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Aesop's Fables: Sir Roger L'Estrange (1692)

44. A STAG DRINKING (Perry 74)

As a Stag was drinking upon the Bank of a clear Stream, he saw his Image in the Water, and enter’d into this Contemplation upon’t. Well! Says he, if these pitiful Shanks of mine were but answerable to this branching Head, I can’t but think how I should defy all my Enemies. The Words were hardly out of his Mouth, but he discover’d a pack of Dogs coming full Cry towards him. Away he scours cross the Fields, casts off the Dogs, and gains a Wood; but pressing thro’ a Thicket, the Bushes held him by the Hors, till the Hounds came in and pluck’d him down. The last thing he said was this. What an unhappy Fool was I, to take my Friends for my Enemies, and my Enemies for my Friends! I trusted to my Head, that has betray’d me; and I found fault with my Legs, that would have otherwise brought me off.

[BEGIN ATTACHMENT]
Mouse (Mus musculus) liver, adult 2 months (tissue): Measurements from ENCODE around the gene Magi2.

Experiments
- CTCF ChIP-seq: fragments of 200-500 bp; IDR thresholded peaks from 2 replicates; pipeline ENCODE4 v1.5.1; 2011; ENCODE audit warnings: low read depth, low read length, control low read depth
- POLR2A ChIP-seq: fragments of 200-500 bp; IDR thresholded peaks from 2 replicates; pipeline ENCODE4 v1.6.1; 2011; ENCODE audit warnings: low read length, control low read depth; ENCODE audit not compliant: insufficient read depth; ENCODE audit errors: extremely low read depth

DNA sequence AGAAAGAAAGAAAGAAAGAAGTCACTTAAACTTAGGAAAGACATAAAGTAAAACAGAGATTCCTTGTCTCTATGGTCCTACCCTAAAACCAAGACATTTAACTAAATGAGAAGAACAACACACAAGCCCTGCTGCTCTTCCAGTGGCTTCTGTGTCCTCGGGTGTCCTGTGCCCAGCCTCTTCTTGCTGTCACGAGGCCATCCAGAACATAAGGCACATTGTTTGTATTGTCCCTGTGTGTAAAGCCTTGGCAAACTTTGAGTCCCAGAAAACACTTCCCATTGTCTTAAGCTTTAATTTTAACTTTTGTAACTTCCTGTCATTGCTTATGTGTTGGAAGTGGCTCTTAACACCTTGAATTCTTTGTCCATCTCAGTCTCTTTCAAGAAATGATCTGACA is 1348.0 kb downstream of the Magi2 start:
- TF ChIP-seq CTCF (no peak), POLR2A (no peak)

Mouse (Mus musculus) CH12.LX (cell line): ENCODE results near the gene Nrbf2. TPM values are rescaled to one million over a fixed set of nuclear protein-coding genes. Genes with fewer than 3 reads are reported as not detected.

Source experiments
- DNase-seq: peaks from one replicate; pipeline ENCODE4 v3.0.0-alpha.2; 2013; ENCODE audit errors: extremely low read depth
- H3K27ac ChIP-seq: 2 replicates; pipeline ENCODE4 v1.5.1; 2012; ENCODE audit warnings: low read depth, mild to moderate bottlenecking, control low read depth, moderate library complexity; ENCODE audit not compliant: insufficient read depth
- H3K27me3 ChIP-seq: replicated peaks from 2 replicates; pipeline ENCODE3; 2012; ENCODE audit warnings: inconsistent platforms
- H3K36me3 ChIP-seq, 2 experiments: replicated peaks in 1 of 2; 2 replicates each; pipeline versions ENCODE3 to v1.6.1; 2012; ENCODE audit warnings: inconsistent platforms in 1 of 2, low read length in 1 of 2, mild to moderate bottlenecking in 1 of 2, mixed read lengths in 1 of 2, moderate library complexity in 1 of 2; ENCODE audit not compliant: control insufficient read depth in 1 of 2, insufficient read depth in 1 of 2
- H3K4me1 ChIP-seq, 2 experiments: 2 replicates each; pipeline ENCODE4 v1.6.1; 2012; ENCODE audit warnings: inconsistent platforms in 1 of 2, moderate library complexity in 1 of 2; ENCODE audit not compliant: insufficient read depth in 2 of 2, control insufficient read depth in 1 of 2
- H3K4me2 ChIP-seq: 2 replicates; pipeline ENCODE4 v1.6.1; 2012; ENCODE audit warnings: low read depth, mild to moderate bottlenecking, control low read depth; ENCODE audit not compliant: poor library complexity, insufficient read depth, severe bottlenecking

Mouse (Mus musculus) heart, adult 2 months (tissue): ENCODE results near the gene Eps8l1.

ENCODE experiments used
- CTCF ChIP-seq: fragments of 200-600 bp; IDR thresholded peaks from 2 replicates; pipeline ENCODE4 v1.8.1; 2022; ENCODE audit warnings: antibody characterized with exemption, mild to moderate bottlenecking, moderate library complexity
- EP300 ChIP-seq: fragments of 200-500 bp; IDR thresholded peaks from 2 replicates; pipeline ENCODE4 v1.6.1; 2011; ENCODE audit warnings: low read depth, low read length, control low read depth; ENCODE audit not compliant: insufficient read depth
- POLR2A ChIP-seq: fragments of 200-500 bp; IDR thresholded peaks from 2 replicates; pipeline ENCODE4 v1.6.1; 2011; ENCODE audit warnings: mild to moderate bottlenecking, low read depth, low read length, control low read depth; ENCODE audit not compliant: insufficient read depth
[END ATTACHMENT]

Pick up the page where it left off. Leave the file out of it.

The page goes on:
THE MORAL. He that does not throughly know himself, may be well allowed to make a false Judgement upon other Matters that most nearly concern him.

L'Estrange originally published his version of the fables in 1692. There is a very nice illustrated edition in the Children's Classics series by Knopf: Sir Roger L'Estrange. Aesop - Fables which is available at amazon.com.